WITH A PURPORTED 300 DAYS of sunshine a year, snow-covered mountains, and the red-earth beauty only known to Colorado, it makes sense that I can barely turn around without landing in a music festival. Not all are in summer under star-lit skies — UllrGrass is held in the short dark days of January, and Hollerween, where I have worked the door for the last two decades, is, you guessed it, at the end of October. Every small mountain town has a seasonal festival, but the lineup, location and philanthropic goal makes Rhythms on the Rio a heartbeat of the festival circuit.
I originally planned to chat with board member and organizer Scott Steken, but when the camera turned on, three quintessential mountain men introduced themselves: Steken, Skip Patterson and Paul Orr. For 15 years the team has been striving for a festival Patterson described as having a “small-town homey atmosphere.” With a bright smile under large glasses and a shock of white hair, Patterson added that Rhythms on the Rio has never had a corporate sponsor despite being around since 2009. Steken explained, “We’ll never be the festival where you get in the gates and someone is trying to sell you a phone plan.”
Rhythms on the Rio is sponsored by the South Fork Music Association, creating a symbiotic relationship unique to the limited resources of rural small towns. The music association was founded in 2005 with the intention of having a cultural and economic impact on South Fork and surrounding areas. It began setting up music lessons for young people in the area and used the community center and local musicians to teach more than 100 eight-week guitar and ukulele lessons. If students completed the eight-week course, they got to keep their instrument. “We must have given away hundreds of instruments,” said Patterson. But then the organizing and booking of teachers became challenging so the music association moved to a direct-donation model. Orr, the only organizer to claim a retired lifestyle, described how the music festival then “blossomed” as a way to continue the donations.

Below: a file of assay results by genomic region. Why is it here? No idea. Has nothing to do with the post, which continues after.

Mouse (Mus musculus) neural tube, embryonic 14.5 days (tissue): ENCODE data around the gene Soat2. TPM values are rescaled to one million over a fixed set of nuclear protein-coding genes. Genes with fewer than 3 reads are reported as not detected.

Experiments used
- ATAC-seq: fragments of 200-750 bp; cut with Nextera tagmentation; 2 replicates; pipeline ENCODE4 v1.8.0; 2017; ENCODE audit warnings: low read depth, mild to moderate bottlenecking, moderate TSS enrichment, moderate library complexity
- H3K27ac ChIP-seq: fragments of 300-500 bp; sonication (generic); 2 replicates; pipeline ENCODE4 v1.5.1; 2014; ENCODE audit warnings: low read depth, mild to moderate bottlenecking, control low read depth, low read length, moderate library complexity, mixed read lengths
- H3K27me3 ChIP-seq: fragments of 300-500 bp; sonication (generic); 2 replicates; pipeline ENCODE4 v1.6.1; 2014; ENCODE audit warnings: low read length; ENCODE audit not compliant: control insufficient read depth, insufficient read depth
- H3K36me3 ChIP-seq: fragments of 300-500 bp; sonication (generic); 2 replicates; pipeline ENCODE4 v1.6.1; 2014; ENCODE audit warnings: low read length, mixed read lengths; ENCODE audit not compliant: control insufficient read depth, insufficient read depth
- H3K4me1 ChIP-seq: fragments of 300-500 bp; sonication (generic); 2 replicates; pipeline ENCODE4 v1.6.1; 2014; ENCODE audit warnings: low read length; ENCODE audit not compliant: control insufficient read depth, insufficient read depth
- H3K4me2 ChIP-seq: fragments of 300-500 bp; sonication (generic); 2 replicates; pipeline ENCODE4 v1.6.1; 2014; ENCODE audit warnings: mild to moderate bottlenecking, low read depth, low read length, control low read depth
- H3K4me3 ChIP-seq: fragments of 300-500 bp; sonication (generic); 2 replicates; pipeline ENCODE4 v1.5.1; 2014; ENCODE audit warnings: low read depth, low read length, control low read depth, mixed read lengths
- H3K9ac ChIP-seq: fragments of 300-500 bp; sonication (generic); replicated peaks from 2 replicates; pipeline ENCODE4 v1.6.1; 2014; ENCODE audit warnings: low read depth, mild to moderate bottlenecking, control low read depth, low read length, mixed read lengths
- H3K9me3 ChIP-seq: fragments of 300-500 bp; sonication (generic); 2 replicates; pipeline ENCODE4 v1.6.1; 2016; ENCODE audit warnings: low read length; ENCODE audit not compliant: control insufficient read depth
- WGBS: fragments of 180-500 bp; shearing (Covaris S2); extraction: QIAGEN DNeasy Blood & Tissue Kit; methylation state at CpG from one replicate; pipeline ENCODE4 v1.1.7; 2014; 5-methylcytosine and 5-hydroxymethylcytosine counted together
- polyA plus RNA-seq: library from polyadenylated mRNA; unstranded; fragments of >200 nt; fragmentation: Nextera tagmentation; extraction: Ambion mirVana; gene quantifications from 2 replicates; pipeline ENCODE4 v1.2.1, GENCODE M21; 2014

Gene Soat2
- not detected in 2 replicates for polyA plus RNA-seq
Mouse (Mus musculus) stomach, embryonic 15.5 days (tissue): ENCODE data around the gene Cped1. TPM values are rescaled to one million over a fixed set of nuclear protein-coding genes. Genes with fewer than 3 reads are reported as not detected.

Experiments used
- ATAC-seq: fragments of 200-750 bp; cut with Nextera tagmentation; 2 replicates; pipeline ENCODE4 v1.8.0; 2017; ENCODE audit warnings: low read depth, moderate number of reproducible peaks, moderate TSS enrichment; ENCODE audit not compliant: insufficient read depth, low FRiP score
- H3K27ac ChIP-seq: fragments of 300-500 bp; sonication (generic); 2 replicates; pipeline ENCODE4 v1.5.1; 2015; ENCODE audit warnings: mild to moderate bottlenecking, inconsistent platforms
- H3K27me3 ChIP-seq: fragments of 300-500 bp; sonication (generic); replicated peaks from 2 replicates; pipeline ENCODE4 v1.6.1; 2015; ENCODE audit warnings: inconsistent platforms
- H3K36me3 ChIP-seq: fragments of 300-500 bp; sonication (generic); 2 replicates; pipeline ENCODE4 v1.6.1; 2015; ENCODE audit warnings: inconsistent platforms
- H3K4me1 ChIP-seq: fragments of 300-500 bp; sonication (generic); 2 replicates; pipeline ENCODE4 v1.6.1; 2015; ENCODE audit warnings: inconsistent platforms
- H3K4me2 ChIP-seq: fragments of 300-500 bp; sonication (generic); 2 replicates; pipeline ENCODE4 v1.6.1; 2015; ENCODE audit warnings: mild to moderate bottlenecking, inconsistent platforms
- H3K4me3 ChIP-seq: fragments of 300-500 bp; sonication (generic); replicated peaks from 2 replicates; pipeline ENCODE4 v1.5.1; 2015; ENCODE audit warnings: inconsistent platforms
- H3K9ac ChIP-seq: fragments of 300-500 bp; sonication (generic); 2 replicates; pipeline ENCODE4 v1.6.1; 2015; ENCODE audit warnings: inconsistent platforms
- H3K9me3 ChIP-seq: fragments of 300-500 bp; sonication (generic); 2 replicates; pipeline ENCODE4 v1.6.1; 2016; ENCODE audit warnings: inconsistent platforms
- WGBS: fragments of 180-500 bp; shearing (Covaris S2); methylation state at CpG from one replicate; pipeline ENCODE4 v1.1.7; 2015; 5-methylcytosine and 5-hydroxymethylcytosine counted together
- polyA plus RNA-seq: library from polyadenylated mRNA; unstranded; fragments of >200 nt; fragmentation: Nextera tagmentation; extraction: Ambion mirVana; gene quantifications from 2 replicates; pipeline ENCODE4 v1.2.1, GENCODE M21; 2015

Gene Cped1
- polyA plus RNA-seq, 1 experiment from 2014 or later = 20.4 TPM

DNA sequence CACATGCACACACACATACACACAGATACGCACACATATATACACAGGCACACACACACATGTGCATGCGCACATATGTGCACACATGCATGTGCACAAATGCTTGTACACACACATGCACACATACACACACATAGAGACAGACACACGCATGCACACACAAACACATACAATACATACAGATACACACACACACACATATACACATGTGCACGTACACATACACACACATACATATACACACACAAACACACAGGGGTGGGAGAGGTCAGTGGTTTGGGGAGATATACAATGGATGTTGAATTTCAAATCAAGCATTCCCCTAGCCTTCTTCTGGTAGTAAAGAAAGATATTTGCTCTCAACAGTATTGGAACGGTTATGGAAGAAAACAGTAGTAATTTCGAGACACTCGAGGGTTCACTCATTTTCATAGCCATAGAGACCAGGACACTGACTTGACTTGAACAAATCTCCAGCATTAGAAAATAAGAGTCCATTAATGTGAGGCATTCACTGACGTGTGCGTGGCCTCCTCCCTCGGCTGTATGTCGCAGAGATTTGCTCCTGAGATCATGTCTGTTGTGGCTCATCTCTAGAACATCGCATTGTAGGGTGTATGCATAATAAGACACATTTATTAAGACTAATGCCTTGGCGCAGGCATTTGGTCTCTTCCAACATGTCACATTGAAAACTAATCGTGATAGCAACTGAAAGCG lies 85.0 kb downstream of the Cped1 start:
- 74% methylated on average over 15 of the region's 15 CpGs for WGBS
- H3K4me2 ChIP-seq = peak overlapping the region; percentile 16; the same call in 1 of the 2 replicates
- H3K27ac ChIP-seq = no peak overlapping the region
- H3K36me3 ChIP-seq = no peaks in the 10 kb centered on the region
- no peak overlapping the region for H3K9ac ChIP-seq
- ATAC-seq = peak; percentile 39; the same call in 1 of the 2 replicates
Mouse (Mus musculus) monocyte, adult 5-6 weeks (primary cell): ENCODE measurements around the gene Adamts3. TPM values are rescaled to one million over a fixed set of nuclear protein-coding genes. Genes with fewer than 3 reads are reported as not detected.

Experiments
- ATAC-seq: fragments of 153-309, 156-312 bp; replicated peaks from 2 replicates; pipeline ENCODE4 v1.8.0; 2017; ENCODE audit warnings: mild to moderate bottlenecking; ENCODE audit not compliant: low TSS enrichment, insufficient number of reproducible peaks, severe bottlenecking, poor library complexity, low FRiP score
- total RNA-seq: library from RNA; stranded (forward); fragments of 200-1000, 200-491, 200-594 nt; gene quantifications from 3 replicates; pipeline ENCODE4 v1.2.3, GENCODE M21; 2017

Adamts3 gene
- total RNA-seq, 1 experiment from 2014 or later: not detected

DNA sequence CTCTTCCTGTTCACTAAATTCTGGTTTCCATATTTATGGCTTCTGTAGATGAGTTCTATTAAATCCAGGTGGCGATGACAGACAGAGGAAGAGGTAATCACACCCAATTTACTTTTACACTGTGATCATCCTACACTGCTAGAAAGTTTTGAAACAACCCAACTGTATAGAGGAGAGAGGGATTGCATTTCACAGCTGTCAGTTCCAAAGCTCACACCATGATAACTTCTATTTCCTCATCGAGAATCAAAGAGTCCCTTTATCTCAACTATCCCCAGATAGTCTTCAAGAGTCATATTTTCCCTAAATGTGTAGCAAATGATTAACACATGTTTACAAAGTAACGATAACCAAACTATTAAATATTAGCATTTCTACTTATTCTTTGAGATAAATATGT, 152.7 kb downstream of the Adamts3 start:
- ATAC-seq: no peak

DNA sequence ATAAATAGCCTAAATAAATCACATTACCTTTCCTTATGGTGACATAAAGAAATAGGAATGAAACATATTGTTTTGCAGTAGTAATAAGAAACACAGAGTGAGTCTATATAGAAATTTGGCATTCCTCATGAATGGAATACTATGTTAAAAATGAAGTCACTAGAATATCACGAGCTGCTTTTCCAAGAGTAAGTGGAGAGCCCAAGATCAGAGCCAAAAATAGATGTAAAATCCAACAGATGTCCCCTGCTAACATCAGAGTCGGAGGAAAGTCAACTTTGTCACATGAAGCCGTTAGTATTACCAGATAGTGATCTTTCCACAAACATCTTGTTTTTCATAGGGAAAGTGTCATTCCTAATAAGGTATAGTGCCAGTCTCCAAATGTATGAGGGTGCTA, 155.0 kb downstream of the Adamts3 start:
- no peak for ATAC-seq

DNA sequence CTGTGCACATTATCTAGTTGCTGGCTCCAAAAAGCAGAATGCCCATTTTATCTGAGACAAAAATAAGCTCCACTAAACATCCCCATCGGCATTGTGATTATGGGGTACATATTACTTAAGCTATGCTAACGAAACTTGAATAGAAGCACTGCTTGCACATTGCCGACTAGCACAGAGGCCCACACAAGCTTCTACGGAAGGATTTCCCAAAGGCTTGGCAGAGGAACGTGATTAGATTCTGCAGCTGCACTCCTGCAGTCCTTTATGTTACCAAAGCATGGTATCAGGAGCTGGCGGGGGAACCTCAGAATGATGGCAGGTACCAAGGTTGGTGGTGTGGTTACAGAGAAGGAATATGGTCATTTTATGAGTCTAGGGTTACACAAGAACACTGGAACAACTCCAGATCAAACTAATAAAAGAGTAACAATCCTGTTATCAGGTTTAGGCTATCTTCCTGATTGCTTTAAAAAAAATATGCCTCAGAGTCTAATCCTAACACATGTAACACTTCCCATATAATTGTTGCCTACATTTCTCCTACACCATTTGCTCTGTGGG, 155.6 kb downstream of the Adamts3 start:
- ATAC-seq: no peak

Basically, the music association reaches out to all schools in the Valley and asks what their needs are; from there, teachers can request funding. In return, schools provide photos or videos of how they use the funds. Recent projects have included a music studio in San Luis. There, the teacher donated some brass instruments back to the association, which in turn gave them to a local school that needed specific instruments for their band. Some of the students impacted by the support even come back to the festival. Patterson and Orr recalled a young lady they sponsored with violin lessons; she came back to play on the main stage of Rhythms on the Rio.
“She really could play that violin,” they agreed.
In 10 years the music association has given more than $25,000 to support young musicians.
“We could give away more — we just need schools to connect with us after our initial contact,” Steken added. And despite the pandemic, the association still donated $2,000 to Creede’s music program in 2020.
This year’s Rhythms on the Rio festival is August 5-7 in Del Norte. With a change of scenery, the festival will move from where it has lived for the last 10 years on land loaned by Kurt and Lea Carlton, to a new location just across from the River Park Trail. Long-time Del Norte locals Bob and Kathy Willschau reached out to Steken and offered their 35-acre parcel, a mere five-minute walk from downtown, to the festival efforts. “It’s still on the river,” Steken laughed, “so the name still works, but compared to the South Fork site, this one is heavily wooded.”